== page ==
“Silver City bound, Silver City bound, Gonna tell my baby, I’m Silver City bound. Gonna find Blind Lemon, and ride on down.” - Lead Belly
Silver City Bound is Road Music. Rebel accordion. American wanderlust. It’s the music you blast when you're driving 1,300 miles from Brooklyn to New Orleans. With soulful harmony and award-winning songs, the band has rock and rolled from sold-out shows at Lincoln Center to concert halls, iconic dive bars and major festivals in twenty-six states and six countries. And they’re just getting started.
Based in New York City, Silver City Bound (formerly The Amigos) was formed in 2011 by accordionist and keyboardist Sam Reider and guitarist Justin Poindexter. Calling themselves The Amigos, the pair got their start busting into college parties like guerrilla mariachis, jumping on top of cheap furniture and singing Hank Williams songs. They quickly became infamous in the New York music scene and a favored opening act for artists like Jon Batiste and Stay Human, the Carolina Chocolate Drops, and Sam Bush.
The Amigos released their debut album, Diner in The Sky, in February, 2014. Joined by bassist Noah Garabedian, drummer Will Clark, producer Devin Greenwood (Sufjan Stevens, Norah Jones, Sweetback Sisters), saxophonist Eddie Barbash (Late Show with Stephen Colbert), and legendary composer, musician, and beat poet David Amram, the album won Best Americana Music Album from the Independent Music Awards and propelled the band to appearances at CMJ, Folk Alliance International, the Philadelphia Folk Festival, Cotati Accordion Festival, the Oklahoma International Bluegrass Festival, and the Kerrville Folk Festival. They collaborated on stage with Jim Lauderdale, Dom Flemons, David Amram, Ranger Doug (of Riders in the Sky), The Time Jumpers, and Nellie McKay. In 2014 they toured China, Cambodia, Myanmar, Laos, and Vietnam on behalf of the U.S. Department of State, giving over 40 concerts and performing with local and international artists.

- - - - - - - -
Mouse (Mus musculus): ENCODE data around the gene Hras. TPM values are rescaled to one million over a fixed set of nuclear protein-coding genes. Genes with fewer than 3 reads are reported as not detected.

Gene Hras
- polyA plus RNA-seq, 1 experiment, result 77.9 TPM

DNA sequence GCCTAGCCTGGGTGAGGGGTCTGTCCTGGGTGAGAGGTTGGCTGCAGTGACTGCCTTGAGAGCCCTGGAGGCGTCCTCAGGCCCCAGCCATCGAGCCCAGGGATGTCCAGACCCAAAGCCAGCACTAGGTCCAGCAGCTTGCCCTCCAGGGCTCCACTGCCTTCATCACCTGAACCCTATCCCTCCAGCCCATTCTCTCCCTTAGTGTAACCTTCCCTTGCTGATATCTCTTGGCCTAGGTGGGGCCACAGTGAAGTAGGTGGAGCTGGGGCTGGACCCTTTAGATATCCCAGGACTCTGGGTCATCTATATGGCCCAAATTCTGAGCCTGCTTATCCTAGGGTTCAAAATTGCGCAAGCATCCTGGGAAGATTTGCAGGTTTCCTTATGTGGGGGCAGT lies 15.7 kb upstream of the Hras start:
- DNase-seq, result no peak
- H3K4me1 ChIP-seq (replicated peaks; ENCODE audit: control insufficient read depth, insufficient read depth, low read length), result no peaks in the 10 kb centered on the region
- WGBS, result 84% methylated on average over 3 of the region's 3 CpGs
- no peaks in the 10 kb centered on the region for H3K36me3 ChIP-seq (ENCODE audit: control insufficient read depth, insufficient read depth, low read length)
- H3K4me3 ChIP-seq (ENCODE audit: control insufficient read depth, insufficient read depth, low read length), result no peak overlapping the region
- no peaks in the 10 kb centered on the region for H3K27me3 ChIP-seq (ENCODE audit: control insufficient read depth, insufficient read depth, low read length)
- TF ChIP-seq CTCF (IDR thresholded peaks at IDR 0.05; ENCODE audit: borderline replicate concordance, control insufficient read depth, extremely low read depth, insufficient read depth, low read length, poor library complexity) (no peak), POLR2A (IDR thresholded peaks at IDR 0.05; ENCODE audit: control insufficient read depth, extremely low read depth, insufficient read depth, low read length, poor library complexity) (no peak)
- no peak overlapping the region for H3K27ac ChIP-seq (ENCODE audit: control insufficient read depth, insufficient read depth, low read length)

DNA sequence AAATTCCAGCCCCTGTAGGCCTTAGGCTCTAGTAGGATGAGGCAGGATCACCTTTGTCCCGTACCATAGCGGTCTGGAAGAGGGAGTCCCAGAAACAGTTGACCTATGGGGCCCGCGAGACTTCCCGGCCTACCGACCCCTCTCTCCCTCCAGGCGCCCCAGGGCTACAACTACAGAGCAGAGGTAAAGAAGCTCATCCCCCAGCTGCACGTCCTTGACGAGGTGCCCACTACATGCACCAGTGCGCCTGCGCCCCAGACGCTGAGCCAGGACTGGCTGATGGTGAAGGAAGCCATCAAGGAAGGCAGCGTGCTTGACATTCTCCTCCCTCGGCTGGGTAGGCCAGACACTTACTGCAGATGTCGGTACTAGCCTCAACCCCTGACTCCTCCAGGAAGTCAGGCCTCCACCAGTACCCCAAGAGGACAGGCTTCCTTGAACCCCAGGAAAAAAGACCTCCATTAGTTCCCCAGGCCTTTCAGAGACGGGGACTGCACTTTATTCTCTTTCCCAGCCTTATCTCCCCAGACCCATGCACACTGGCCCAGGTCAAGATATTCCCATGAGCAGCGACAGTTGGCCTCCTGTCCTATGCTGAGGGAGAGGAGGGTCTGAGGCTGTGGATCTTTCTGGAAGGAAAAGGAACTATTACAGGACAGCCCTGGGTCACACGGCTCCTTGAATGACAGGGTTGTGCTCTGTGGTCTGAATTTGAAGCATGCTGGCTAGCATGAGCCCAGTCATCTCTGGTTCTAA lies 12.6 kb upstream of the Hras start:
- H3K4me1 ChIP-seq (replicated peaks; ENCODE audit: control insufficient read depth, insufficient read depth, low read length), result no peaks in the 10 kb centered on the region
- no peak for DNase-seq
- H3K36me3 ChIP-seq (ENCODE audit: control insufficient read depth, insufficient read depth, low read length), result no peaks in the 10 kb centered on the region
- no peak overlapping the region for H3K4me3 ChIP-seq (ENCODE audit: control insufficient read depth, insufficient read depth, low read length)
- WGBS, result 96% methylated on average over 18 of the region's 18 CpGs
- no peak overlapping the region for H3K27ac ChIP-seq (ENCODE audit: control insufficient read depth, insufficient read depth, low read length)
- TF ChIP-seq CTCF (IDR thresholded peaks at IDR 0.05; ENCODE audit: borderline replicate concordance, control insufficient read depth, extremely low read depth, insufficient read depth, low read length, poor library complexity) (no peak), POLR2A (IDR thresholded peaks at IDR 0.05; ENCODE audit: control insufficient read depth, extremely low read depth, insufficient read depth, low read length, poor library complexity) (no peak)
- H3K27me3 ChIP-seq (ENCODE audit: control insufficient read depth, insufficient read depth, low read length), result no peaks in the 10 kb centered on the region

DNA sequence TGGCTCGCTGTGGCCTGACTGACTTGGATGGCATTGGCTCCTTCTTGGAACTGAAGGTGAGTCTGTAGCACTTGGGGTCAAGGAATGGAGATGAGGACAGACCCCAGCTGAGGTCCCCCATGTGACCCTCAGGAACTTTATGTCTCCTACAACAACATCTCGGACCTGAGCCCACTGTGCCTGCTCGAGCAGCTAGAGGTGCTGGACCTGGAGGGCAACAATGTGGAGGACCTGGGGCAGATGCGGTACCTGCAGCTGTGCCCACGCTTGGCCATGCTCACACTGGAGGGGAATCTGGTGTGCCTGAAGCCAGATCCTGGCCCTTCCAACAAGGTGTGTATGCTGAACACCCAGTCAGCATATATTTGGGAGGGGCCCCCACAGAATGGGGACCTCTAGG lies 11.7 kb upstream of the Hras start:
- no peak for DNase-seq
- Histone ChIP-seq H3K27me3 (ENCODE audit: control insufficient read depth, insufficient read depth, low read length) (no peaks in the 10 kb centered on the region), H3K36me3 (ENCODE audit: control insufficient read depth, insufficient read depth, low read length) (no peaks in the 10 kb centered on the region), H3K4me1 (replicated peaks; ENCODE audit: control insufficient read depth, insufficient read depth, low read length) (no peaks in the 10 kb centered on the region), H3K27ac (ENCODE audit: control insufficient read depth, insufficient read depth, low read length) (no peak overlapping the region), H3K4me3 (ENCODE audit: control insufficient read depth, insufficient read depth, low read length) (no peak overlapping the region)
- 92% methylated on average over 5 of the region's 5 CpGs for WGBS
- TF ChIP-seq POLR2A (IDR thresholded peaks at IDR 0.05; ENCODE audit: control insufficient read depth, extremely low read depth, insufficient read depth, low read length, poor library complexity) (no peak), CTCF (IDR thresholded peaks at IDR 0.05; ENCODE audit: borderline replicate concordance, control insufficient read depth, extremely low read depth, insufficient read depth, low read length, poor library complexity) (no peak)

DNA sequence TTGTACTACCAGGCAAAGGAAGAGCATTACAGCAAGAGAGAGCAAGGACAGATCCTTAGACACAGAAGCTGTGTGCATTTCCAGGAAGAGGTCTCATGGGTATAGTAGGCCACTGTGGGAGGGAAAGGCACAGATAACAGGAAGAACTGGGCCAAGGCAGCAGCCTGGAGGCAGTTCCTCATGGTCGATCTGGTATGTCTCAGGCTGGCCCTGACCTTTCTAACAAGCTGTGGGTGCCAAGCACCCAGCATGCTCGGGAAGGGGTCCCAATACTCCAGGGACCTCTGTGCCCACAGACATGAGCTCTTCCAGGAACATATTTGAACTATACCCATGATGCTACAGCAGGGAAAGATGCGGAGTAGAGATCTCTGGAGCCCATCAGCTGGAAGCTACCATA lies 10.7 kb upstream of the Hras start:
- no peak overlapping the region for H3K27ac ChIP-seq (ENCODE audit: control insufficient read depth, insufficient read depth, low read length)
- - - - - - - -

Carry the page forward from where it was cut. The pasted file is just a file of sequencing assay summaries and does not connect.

In 2015, the band changed their name to Silver City Bound, to better embody the spirit of the American roots musicians to which they are indebted. Their new EP, Take My Picture, is set for release in February 2016, and will feature four original songs and a new take on the classic love song “Do Right Woman, Do Right Man." Soaring accordion, throaty electric guitar and a pulsing rhythm section echo the Flying Burrito Brothers, Tom Petty, Clifton Chenier, and the Band.
Justin Lafayette Poindexter hails from Greensboro, North Carolina. The son of a Nascar-endorsed country singer, Justin studied music composition at the University of North Carolina School of the Arts before moving to New York for a fellowship at Lincoln Center. He’s a self-professed garbage head and can tell you basically anything you want to know about any country, rock or soul band you’ve never heard of.
Sammy “Squeeze" Reider grew up in San Francisco, the official home of the squeeze box. Born into a family of classical musicians, Sam was touring professionally at young age and was featured on NPR’s Piano Jazz when he was 18 years old. He moved to New York to attend Columbia University, where he fell in love with folk music and studied songwriting in the Great Depression. Rumor says he’s a descendent of Gypsy Rose Lee.
Noah Garabedian hails from Berkeley, California, is the son of Armenian royalty, and holds a masters in music from NYU and a undergrad degree in ethnomusicology from UCLA. He’s a local food freak and maintains the band’s touring food blog TheSpicySpecial.com
. “Wild” Willie Clark was born in Eugene, Oregon, the heir to a granola empire. Before he was a drummer, he had a whirlwind career as a prodigy juggler at county fairs around the northwest.
“Take me by the hand, oh baby, and lead me to the promise land."
released November 18, 2015
Sam Reider - accordion
Justin Poindexter - guitar
Noah Garabedian - bass
Will Clark - drums
Film and editing by Liann Kaye
Additional film and lighting by Jamal Solomon
Audio recording and mixing by Matt McCorkle
Mastering by Nate Wood
Thanks to Greenwich House Music School and Rachel Black for the use of their backyard.